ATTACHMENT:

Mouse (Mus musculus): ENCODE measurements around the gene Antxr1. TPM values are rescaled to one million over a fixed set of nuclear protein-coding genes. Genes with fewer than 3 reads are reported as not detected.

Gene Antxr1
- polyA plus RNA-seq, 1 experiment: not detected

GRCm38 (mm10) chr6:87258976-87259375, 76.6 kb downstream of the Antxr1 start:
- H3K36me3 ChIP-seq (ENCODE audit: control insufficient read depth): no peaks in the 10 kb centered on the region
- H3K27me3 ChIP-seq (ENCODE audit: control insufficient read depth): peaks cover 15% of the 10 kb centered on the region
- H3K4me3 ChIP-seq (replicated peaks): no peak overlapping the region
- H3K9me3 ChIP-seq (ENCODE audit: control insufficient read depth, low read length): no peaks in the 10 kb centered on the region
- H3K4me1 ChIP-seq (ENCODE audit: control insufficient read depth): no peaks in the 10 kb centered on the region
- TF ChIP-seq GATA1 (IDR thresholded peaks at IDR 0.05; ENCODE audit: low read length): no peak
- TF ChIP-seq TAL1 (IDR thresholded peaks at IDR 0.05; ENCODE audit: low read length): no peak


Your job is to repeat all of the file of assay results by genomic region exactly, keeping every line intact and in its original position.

Mouse (Mus musculus): ENCODE measurements around the gene Antxr1. TPM values are rescaled to one million over a fixed set of nuclear protein-coding genes. Genes with fewer than 3 reads are reported as not detected.

Gene Antxr1
- polyA plus RNA-seq, 1 experiment: not detected

GRCm38 (mm10) chr6:87258976-87259375, 76.6 kb downstream of the Antxr1 start:
- H3K36me3 ChIP-seq (ENCODE audit: control insufficient read depth): no peaks in the 10 kb centered on the region
- H3K27me3 ChIP-seq (ENCODE audit: control insufficient read depth): peaks cover 15% of the 10 kb centered on the region
- H3K4me3 ChIP-seq (replicated peaks): no peak overlapping the region
- H3K9me3 ChIP-seq (ENCODE audit: control insufficient read depth, low read length): no peaks in the 10 kb centered on the region
- H3K4me1 ChIP-seq (ENCODE audit: control insufficient read depth): no peaks in the 10 kb centered on the region
- TF ChIP-seq GATA1 (IDR thresholded peaks at IDR 0.05; ENCODE audit: low read length): no peak
- TF ChIP-seq TAL1 (IDR thresholded peaks at IDR 0.05; ENCODE audit: low read length): no peak